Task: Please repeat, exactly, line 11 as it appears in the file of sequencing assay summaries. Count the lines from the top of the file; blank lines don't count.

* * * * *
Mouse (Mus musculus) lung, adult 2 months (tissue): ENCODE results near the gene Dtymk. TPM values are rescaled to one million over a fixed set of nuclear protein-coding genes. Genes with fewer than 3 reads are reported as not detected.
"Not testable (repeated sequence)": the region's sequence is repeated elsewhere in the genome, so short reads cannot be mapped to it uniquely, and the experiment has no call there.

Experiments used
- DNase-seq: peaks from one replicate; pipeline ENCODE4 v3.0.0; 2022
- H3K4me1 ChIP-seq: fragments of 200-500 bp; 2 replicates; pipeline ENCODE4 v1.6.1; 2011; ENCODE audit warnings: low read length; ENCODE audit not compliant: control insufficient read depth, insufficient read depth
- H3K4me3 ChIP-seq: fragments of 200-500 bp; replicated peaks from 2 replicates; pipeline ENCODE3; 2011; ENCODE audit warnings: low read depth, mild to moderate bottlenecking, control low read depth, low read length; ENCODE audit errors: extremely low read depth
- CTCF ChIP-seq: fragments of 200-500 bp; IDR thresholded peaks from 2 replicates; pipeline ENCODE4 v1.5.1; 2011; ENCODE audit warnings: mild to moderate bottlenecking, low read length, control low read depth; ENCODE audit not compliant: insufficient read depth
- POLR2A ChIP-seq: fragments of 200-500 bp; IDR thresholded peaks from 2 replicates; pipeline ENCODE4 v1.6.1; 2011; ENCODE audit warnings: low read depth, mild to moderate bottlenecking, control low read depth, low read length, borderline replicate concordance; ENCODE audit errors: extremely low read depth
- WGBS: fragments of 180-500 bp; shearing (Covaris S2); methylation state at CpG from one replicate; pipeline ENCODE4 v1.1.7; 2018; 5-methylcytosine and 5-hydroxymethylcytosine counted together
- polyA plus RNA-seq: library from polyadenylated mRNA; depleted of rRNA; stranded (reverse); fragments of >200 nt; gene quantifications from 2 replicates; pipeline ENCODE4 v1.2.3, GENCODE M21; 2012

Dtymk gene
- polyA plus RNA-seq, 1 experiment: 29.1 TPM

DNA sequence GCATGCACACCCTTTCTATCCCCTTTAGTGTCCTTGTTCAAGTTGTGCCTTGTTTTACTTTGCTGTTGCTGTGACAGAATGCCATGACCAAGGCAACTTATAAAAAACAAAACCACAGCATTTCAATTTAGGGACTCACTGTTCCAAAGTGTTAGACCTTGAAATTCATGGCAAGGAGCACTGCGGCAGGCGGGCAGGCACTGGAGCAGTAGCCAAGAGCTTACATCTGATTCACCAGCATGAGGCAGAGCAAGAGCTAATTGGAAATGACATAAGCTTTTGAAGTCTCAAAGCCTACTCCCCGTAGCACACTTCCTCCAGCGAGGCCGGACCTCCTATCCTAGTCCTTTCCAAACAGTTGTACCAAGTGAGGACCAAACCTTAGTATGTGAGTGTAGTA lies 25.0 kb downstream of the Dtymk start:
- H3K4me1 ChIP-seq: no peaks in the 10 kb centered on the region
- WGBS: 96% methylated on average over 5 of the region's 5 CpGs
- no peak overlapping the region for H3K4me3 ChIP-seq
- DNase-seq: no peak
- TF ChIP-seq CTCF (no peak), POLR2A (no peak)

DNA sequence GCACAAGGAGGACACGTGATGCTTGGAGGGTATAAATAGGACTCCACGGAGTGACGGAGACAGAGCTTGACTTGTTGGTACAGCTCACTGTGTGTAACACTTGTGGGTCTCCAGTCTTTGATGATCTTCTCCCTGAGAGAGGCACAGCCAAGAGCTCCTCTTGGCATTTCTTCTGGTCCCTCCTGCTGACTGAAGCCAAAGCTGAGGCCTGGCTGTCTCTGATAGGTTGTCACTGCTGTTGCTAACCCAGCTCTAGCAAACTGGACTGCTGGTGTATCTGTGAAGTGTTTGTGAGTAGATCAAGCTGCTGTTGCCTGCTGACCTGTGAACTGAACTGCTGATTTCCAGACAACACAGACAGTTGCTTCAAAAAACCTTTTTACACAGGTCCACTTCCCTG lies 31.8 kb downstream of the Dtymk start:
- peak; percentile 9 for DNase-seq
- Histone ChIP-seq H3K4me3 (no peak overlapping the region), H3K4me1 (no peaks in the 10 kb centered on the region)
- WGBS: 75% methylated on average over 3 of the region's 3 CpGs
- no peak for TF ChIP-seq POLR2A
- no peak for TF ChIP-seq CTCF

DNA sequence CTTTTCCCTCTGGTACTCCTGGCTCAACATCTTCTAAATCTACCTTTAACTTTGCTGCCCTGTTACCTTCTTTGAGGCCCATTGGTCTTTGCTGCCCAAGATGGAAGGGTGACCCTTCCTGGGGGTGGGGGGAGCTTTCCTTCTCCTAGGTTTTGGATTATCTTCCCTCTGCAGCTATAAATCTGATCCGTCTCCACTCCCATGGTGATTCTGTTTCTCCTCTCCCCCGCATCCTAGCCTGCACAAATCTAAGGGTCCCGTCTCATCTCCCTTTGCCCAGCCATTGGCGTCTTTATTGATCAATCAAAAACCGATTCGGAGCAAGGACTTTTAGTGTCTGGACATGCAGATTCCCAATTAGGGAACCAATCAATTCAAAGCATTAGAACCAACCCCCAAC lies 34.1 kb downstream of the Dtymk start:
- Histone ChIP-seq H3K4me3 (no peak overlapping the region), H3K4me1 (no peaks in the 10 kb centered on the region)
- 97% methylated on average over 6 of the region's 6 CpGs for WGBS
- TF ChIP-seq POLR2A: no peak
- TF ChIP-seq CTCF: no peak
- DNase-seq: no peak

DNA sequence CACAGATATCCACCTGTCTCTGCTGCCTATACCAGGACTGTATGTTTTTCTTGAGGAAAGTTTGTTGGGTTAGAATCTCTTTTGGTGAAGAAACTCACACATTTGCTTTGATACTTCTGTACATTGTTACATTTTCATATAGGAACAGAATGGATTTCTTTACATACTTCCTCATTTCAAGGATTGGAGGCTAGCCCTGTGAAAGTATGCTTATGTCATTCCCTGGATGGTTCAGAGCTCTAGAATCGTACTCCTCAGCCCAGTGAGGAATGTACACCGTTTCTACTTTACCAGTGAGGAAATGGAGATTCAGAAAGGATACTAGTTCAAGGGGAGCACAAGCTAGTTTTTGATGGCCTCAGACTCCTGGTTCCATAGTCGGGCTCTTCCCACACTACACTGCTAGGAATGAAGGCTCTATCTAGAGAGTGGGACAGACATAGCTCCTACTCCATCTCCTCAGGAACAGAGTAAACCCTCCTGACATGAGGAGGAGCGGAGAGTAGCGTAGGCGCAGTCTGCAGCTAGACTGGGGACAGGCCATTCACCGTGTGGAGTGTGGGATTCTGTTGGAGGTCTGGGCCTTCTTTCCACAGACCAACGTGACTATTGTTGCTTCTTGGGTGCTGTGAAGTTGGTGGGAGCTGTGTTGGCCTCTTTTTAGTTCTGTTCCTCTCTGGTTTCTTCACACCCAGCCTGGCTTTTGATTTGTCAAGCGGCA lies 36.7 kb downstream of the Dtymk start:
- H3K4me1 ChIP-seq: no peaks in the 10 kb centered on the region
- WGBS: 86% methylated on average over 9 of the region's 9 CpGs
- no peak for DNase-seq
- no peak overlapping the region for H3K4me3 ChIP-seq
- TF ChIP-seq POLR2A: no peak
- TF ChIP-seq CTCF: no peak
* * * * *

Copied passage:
Dtymk gene